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“The Civil War and Reconstruction Era, 1844-1877,” taught by David Blight

June 13, 2011

During my last week of paternity leave, I had finished all of my audiobooks and exhausted my supply of podcasts, so I started looking through iTunes U, where dozens of top universities post audio recordings of their courses. It’s an amazing resource, although I’ve only listened to a handful of recordings. But I noticed on the list of top courses David Blight’s course at Yale University called “The Civil War and Reconstruction Era, 1844-1877.” I have never been much of a Civil War buff, but David Plotz has raved about it several times on Slate’s Political Gabfest podcast, so I thought I’d give it a shot.

I am now 20 classes deep in the course (out of 27) and am completely riveted. Last week, I spent two full consecutive days working in the yard and listened to 6-7 straight hours of the course without needing to take a break. Rather than your typical course that covers the dates and troop movements of the war (although there are some of the requisite dates and battles), this class is more about the ideas of the war. The motivations of both sides (and the evolution of those motivations), the strategies of the generals, the reasons behind the northern victory and the consequences. Blight also covers the history of the history of the war, joking in his first lesson about “revisionism.” All history, he says, is in some ways revisionist history. It’s told with a point of view. So he examines some of the ideas that have come into play as the story of the Civil War has been told and told again.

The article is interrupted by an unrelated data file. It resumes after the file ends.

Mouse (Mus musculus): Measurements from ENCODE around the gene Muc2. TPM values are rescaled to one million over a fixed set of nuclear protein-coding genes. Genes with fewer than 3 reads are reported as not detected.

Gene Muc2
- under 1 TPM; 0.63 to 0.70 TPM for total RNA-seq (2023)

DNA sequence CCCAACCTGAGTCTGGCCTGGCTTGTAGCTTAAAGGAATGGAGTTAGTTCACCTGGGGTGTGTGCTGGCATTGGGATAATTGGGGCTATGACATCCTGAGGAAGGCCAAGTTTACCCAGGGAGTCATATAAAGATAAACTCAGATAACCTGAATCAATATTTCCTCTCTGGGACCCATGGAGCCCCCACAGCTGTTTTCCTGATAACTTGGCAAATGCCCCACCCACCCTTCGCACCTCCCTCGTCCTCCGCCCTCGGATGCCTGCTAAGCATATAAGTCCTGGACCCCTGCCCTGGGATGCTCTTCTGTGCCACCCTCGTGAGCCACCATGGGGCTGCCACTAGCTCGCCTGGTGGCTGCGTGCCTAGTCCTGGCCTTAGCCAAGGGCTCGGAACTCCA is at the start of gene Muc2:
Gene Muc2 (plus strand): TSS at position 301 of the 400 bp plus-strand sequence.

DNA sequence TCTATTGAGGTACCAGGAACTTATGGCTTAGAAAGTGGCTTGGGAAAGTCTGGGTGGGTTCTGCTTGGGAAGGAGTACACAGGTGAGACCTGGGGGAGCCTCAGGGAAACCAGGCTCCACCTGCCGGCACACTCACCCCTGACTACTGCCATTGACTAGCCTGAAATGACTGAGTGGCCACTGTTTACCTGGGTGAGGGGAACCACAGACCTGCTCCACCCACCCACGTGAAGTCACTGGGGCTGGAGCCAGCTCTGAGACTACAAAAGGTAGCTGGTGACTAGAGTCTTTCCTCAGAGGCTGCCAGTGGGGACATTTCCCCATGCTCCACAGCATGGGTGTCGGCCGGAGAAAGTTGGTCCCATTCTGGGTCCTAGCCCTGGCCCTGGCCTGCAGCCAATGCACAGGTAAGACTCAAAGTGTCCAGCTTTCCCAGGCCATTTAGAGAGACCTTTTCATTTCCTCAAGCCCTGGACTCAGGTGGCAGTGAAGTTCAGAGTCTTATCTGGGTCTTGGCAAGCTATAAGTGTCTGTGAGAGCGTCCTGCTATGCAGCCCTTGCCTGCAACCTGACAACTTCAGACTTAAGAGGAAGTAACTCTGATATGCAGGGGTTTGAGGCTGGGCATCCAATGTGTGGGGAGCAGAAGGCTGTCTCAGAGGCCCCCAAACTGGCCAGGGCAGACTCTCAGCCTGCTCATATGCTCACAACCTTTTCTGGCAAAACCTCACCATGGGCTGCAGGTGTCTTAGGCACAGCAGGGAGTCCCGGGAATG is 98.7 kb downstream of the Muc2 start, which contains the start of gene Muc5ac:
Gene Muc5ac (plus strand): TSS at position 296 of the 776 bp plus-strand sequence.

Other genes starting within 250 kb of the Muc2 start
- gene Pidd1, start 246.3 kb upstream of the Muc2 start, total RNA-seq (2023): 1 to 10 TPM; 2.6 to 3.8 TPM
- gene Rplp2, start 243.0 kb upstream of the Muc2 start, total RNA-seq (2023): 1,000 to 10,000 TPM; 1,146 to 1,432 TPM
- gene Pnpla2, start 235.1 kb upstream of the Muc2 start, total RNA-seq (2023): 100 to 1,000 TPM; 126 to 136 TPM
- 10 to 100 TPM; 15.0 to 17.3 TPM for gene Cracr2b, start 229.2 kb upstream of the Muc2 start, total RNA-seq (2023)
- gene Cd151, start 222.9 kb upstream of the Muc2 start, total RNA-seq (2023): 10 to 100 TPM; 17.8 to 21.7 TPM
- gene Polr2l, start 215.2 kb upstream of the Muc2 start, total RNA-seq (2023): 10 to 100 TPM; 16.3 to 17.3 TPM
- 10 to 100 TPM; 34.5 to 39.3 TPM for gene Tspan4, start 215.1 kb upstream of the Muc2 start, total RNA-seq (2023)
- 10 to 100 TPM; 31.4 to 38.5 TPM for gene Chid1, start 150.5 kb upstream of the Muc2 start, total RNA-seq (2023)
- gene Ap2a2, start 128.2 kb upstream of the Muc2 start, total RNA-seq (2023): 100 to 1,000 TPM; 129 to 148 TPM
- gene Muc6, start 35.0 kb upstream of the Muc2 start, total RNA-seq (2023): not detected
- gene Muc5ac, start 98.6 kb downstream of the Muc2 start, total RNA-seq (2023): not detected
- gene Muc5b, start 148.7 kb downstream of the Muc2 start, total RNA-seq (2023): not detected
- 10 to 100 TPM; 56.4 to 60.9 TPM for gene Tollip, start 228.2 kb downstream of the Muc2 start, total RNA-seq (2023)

He also uses diverse sources, quoting from letters, news reports, scholarly books, literature and poetry. He brings to life the human drama of the war, knitting large themes and intimate moments together into a grand narrative tapestry. It’s an epic story, and Blight delivers it as such, with a keen eye to the structure of each lecture and how to link the lectures together like chapters in a book.

What has struck me is how much our country’s current inner struggles date back to the Civil War. States rights. Agrarian vs. Industrialist. Diverse ideologies tenuously stitched together into political parties. Civil rights. Debates over the sanctity of the Constitution and interpretations of it. It’s easy to forget how relatively recent the Civil War took place. And few of us have an appreciation for how destructive it was. 150 years isn’t enough time to bridge some divides or heal some scars.

For me, the course perfectly ties together a couple books I just finished on the American civil rights movement and a book I’m currently reading about the ideals of the American Revolution. And with the anniversary of the Civil War coming up, there’s going to be a deluge of material about it. I can’t think of a better place to start, if you’re at all interested. The full syllabus is available online if you care to check out some of the supplementary materials too.

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